Again, though, I swallowed a heavy dose. How bad could it be? After all, I had met many of these fine artists -- from special effects folks to production assistants -- on the set of "Battlefield Earth." Could so many earnest and nice and seemingly intelligent creatives really get together in one place at one time and expend all their talents in the birth of absolute garbage?
Yes, they could.
Which is Reason # 1 why "Battlefield Earth" deserves a place in Essential Geekdom, even though it is atrociously awful. Despite the hype, despite the best intentions of some fine folks, this movie sucked big fat turds.
This is an incredibly valuable lesson to hold close to our hearts. I do not think you need to see "Battlefield Earth" to learn this lesson. In fact, should you decide to rent this film and watch it, I will never let you read one of my columns again.
But as the PR machine from the west gets ever louder, as movie studios and star publicists gain more and more control over the world of entertainment journalism, and as the media outlets we turn to for "news" increasingly transform into glorified promotional arms for any and every product our popular culture churns out, we must ALWAYS leave the BS Detector on, must always crank its finely-tuned sensors to their highest level.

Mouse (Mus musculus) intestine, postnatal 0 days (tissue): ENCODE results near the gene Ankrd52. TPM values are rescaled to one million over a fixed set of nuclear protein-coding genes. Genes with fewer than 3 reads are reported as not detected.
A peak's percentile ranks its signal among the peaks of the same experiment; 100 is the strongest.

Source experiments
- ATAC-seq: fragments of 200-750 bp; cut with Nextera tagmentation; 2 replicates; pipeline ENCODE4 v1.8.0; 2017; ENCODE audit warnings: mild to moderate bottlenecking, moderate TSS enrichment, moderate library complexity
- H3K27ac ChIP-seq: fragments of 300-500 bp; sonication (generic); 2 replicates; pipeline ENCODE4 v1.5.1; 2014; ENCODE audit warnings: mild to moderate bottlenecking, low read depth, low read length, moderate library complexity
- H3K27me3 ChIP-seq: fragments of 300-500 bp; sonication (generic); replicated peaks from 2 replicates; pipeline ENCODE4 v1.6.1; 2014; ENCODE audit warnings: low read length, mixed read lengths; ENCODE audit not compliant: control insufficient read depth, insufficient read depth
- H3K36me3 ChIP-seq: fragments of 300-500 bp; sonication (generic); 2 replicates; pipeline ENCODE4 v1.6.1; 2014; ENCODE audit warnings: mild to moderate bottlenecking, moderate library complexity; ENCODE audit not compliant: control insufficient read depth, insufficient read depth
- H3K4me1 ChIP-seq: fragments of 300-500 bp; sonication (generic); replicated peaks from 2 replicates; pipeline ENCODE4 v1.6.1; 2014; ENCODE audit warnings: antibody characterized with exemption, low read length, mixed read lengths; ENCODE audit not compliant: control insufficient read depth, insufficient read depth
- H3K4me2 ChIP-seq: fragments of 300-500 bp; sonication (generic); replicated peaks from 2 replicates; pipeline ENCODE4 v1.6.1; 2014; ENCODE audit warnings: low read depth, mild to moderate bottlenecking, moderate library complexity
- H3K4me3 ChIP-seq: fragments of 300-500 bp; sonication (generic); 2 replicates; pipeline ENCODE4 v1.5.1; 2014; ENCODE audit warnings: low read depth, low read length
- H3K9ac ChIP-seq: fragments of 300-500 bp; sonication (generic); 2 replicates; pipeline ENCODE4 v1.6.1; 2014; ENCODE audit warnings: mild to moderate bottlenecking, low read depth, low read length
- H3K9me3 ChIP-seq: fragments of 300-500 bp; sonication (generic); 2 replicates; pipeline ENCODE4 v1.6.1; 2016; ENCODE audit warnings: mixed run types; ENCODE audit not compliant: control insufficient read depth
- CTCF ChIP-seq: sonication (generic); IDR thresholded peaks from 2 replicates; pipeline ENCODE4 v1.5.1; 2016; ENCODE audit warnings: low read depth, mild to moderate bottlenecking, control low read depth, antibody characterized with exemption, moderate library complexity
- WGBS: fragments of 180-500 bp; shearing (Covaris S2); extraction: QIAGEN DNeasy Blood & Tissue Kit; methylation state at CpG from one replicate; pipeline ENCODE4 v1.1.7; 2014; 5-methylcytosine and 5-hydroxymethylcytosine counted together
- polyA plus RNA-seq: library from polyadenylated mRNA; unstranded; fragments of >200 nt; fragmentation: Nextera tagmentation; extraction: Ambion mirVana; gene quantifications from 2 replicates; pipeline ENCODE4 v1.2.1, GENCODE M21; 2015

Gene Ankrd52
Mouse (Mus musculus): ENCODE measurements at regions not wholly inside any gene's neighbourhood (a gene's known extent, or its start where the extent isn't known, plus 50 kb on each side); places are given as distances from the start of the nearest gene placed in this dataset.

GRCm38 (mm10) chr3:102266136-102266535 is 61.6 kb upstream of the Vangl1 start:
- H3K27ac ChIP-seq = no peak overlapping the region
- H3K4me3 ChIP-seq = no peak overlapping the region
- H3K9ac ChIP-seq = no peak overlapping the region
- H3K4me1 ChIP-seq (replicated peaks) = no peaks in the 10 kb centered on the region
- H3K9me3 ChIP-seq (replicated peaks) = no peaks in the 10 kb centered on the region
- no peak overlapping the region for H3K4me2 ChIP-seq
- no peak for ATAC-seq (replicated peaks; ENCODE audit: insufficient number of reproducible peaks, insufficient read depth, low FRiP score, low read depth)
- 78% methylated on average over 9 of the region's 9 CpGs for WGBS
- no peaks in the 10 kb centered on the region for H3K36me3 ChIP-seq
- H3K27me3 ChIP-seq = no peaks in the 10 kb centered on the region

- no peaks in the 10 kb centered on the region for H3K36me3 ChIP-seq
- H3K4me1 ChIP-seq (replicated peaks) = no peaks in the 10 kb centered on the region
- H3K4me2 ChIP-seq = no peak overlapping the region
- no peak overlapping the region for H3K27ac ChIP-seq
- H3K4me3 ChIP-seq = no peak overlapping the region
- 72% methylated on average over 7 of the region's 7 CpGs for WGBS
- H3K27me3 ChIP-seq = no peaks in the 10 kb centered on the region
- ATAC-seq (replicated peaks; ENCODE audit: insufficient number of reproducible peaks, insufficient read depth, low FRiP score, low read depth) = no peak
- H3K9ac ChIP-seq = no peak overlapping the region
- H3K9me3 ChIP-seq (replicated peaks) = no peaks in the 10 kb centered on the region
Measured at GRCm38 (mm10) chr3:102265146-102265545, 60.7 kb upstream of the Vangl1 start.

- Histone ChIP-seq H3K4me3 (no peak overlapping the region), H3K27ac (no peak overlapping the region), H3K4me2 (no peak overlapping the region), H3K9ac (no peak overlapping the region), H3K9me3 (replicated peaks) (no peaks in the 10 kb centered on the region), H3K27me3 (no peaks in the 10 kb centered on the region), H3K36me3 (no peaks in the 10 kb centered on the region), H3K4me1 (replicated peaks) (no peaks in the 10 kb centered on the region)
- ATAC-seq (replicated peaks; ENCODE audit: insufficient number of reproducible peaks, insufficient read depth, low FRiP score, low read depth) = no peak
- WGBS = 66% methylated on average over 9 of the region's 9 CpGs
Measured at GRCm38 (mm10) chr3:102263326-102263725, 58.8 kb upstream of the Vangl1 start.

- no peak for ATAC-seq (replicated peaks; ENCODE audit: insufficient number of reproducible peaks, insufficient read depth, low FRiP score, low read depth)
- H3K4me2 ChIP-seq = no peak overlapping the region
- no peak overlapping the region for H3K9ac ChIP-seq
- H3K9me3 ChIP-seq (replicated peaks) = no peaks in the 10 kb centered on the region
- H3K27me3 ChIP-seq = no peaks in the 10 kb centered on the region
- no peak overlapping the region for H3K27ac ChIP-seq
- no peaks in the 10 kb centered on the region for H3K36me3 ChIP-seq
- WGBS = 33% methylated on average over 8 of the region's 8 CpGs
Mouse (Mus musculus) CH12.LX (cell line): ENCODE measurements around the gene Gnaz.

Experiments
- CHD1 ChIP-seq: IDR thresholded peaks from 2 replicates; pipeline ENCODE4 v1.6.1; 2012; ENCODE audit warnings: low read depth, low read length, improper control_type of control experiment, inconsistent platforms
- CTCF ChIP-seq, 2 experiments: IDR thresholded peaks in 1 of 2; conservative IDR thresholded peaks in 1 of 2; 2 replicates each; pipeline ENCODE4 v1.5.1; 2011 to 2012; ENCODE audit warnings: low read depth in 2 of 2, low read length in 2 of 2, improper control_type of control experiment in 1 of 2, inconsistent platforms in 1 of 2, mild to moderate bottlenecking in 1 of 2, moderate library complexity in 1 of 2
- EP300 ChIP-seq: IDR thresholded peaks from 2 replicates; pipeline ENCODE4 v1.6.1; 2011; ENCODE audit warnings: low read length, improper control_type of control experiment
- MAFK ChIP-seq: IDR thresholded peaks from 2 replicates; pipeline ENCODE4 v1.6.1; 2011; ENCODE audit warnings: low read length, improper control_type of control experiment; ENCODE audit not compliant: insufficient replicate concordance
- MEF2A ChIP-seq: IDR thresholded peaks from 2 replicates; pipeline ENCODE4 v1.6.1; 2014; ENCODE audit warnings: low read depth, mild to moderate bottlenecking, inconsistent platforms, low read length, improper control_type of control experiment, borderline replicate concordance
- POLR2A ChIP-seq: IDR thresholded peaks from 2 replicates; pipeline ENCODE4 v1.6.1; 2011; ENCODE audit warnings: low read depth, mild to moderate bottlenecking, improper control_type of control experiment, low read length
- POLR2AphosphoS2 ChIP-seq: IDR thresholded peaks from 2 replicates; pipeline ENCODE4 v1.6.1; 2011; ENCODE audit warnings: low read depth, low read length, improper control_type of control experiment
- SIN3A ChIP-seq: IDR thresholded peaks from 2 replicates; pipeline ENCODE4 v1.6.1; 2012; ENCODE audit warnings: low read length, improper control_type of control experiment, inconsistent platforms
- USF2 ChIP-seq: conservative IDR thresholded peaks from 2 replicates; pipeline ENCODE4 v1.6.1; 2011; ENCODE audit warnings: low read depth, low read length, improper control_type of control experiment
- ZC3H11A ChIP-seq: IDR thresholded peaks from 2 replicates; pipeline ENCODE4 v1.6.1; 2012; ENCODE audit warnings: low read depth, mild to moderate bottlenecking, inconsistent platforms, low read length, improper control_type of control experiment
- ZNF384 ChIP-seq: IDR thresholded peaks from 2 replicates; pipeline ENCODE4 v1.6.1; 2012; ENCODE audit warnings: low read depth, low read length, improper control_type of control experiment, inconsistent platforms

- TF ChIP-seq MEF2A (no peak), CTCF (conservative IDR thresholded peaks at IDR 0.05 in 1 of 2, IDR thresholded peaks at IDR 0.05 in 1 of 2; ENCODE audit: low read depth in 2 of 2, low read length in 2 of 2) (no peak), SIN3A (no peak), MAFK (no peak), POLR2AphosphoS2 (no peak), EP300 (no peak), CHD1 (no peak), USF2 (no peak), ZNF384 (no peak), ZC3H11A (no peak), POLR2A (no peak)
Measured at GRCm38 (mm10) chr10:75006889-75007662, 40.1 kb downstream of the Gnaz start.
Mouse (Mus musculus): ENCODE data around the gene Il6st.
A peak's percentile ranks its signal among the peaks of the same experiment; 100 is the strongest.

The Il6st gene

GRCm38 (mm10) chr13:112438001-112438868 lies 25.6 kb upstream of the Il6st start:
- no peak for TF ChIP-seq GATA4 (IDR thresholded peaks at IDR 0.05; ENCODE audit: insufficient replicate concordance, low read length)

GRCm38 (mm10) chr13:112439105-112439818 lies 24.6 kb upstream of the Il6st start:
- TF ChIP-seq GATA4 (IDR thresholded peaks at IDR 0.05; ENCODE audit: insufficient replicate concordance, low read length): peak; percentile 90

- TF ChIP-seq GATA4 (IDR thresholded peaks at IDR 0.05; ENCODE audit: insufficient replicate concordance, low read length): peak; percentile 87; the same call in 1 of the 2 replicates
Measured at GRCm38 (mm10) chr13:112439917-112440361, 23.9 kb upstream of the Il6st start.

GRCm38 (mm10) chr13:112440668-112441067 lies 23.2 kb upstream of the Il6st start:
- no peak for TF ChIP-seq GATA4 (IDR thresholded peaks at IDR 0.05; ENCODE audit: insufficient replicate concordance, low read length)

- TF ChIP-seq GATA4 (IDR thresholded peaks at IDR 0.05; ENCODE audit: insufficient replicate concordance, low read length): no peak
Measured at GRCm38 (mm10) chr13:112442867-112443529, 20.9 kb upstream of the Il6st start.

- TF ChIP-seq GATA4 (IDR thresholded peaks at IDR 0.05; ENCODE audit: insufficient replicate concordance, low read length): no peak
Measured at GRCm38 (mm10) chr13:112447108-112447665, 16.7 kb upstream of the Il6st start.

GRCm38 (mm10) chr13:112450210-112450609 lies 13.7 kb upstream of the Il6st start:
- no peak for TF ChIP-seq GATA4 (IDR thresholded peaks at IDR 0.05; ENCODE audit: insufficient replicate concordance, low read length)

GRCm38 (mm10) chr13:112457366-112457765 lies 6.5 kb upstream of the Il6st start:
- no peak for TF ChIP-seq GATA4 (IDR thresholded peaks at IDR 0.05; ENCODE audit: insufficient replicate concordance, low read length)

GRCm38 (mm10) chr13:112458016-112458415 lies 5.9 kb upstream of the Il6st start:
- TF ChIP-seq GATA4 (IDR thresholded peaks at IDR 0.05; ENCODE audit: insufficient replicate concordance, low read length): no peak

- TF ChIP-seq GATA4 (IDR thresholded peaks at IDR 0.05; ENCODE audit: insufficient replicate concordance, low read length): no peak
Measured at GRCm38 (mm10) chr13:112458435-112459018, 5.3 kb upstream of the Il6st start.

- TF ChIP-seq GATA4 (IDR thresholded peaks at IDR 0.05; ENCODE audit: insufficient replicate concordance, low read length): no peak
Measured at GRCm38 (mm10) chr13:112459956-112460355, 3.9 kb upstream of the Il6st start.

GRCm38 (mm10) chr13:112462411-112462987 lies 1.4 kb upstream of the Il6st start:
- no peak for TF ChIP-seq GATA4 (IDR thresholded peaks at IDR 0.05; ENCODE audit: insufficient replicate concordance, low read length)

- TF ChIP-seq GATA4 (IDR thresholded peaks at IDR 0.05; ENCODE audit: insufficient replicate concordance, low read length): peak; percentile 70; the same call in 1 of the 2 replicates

We need not always assume the worst. But we should remember "Battlefield Earth" any time the superstar of the week hops on "Oprah" or babbles in "Vanity Fair" about the "artistic triumph" and "visionary scope" of your average everyday summer schlockbuster.
We should also remember "Battlefield Earth" when we're watching our favorite films, geek or otherwise. Because greatness is relative. And it's important to realize that there's trash in the ether every time we stumble across treasure. For every "E.T.," there is a "Mac and Me." For every "Shrek," there is a "Cinderella II: Dreams Come True" lurking on video store shelves. And for every great "Star Wars" film, there is a "Battlefield Earth"...or at least, a terrible "Star Wars" prequel.
Making great entertainment is no accident. But no one sets out to make crap. So many things can go so very wrong at so many stages of creation that we should celebrate what is great. Just because it somehow all worked out.
The worst movies we see should stand as cautionary tales, and should make us all the more thankful that things often do go right. And we can still sit in a darkened theater and be transported somehow to another world by true magic.
So "Battlefield Earth" and its atrocious ilk are somehow Essential, even as they stink up the genre. Because without them, we'd never truly appreciate the glorious journeys we've also enjoyed. Thanks to people working just as hard as the "Battlefield" crew for the exact same goals.
Postscript: I remind you again that under no circumstances should you actually SEE "Battlefield Earth." Trust me in its suckage, and consider yourself warned. Thank you.